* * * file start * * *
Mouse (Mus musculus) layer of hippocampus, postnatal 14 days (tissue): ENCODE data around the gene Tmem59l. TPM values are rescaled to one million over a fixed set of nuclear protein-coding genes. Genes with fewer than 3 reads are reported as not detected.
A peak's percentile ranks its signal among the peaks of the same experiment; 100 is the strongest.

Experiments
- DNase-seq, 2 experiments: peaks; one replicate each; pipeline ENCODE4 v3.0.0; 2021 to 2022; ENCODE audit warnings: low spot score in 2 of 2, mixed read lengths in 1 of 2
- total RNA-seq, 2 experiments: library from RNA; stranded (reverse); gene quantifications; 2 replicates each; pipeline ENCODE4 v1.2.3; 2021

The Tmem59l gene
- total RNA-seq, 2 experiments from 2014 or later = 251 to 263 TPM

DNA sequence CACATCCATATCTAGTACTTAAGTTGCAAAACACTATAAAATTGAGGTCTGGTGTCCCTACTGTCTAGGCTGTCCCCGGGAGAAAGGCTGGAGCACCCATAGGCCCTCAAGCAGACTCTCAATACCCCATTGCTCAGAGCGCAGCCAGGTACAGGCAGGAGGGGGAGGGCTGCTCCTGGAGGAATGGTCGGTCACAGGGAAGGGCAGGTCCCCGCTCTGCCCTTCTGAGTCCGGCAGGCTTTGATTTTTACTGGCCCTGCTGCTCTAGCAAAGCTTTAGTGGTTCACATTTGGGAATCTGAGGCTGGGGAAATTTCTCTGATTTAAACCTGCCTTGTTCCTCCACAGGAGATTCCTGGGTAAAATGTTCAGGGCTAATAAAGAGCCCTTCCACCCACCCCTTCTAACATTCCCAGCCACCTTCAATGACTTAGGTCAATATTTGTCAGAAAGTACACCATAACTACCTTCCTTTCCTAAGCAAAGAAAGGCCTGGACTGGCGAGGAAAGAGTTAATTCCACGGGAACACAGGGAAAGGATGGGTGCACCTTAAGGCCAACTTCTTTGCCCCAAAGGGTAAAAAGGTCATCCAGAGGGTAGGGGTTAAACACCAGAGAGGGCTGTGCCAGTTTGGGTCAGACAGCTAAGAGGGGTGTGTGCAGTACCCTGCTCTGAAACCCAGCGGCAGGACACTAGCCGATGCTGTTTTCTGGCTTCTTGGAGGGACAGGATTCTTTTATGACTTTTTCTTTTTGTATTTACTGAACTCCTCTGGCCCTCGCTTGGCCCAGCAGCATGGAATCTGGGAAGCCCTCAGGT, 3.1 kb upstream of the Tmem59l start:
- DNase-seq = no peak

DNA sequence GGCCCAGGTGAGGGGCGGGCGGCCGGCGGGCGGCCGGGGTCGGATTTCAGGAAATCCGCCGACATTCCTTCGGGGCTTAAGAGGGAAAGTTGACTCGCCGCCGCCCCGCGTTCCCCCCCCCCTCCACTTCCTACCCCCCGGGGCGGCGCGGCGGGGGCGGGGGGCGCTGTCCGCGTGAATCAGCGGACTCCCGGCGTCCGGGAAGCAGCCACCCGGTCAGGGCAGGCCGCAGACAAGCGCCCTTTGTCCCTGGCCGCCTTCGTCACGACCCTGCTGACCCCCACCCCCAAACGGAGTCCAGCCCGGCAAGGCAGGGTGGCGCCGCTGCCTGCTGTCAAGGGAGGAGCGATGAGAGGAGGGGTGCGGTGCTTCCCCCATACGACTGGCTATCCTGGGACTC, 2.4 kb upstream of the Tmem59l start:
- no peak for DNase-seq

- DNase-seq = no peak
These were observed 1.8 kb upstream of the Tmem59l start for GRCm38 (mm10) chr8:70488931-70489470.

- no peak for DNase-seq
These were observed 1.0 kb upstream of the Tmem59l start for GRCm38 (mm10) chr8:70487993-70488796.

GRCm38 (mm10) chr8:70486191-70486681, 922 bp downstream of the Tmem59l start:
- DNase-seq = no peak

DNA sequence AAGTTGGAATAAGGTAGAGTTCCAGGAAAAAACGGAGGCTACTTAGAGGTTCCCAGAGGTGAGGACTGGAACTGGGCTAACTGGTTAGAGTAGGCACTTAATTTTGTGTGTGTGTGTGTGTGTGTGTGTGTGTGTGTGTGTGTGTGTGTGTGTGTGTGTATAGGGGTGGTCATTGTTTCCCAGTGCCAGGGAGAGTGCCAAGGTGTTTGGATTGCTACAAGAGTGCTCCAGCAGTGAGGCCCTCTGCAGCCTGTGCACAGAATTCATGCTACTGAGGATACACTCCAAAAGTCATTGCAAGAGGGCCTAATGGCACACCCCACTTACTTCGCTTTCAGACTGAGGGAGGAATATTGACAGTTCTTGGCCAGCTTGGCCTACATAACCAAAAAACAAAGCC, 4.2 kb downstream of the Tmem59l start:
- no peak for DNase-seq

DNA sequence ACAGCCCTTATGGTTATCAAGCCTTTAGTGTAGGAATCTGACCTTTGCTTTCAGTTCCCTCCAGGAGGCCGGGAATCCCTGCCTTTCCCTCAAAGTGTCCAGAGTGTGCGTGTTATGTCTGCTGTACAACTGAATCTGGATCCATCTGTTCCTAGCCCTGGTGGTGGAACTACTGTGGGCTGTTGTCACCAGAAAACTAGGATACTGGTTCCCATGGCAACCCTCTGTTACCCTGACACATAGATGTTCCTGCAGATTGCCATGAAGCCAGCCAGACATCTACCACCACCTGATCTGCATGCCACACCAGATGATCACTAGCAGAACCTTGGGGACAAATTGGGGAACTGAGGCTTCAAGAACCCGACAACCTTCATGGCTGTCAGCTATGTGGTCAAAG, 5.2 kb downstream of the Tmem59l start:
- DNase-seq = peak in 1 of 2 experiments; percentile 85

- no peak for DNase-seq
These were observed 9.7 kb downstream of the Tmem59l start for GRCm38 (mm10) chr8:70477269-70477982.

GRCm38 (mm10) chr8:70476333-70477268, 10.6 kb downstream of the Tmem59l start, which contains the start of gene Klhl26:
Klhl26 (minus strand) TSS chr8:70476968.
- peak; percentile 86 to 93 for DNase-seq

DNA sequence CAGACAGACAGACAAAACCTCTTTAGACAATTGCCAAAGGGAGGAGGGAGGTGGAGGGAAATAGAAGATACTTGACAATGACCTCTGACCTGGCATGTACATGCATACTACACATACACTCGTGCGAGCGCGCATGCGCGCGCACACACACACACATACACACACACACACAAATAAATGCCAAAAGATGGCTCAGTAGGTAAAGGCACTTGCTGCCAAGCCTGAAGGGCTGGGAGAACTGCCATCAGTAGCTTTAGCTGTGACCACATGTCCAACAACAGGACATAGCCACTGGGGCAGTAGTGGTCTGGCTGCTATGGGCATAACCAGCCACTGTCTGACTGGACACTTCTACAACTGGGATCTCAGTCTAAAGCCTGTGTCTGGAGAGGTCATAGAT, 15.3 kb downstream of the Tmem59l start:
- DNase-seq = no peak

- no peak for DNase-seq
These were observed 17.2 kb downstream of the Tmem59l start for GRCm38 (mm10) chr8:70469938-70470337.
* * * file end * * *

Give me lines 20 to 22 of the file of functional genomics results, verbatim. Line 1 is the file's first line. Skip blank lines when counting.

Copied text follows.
DNA sequence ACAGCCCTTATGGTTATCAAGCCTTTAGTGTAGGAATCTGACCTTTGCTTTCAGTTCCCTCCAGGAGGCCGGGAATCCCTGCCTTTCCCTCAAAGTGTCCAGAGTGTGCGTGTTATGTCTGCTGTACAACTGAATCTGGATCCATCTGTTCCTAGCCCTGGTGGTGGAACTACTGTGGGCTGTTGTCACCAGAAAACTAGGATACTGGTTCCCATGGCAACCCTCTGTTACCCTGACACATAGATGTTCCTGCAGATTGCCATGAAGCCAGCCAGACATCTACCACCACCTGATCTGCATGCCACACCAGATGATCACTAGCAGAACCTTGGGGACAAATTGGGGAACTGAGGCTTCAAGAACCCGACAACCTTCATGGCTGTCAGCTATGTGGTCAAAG, 5.2 kb downstream of the Tmem59l start:
- DNase-seq = peak in 1 of 2 experiments; percentile 85

- no peak for DNase-seq